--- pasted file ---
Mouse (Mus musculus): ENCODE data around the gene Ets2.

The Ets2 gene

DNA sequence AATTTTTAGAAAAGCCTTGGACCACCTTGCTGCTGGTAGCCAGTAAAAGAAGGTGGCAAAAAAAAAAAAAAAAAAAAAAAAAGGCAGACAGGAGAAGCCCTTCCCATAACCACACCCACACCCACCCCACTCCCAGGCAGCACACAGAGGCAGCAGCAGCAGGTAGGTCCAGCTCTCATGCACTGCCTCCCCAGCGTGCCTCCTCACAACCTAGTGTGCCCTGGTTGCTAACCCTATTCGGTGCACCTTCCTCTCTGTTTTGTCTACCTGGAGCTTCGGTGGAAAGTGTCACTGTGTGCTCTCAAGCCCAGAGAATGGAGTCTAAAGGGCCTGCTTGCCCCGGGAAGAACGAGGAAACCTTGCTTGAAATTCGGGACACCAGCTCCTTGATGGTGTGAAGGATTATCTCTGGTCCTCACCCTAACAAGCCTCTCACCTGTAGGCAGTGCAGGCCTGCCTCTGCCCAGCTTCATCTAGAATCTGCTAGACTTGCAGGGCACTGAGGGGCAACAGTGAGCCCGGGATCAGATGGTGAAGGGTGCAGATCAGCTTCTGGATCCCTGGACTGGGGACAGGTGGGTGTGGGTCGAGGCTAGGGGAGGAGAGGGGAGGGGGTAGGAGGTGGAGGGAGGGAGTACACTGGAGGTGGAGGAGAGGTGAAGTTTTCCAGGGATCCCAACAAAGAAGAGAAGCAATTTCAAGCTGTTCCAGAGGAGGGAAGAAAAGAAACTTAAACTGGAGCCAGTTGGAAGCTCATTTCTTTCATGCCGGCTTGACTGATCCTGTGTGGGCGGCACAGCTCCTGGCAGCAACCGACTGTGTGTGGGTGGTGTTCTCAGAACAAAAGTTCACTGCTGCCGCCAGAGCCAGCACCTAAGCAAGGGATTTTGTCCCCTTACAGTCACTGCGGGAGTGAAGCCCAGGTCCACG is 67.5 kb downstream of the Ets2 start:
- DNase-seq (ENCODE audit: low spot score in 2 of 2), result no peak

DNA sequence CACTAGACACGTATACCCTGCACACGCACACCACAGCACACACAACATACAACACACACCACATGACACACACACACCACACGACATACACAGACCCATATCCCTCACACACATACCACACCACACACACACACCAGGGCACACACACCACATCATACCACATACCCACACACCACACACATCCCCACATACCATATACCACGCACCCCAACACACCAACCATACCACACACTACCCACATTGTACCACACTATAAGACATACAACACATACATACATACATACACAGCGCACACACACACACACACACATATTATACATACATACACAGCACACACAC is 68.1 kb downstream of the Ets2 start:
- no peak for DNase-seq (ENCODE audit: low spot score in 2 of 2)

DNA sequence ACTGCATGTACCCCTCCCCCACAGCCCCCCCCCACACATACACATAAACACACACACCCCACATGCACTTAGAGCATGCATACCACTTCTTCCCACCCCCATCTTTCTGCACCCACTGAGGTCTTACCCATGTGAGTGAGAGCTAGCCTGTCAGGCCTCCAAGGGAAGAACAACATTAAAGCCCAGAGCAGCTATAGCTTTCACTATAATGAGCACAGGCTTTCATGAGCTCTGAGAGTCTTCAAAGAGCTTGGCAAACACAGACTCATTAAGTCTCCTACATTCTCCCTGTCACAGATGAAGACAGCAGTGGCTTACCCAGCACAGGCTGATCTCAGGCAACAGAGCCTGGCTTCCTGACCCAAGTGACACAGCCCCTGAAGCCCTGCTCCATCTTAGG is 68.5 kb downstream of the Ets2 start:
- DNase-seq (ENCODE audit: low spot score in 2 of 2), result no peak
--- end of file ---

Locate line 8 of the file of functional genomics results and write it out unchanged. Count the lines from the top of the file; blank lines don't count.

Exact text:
- DNase-seq (ENCODE audit: low spot score in 2 of 2), result no peak